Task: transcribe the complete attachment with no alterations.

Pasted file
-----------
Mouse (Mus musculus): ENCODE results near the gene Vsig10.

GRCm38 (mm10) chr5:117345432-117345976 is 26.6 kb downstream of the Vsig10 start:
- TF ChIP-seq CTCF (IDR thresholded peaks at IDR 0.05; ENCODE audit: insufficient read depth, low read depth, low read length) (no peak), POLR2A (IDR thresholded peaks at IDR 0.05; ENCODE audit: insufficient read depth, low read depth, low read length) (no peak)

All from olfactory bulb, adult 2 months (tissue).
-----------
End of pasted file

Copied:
Mouse (Mus musculus): ENCODE results near the gene Vsig10.

GRCm38 (mm10) chr5:117345432-117345976 is 26.6 kb downstream of the Vsig10 start:
- TF ChIP-seq CTCF (IDR thresholded peaks at IDR 0.05; ENCODE audit: insufficient read depth, low read depth, low read length) (no peak), POLR2A (IDR thresholded peaks at IDR 0.05; ENCODE audit: insufficient read depth, low read depth, low read length) (no peak)

All from olfactory bulb, adult 2 months (tissue).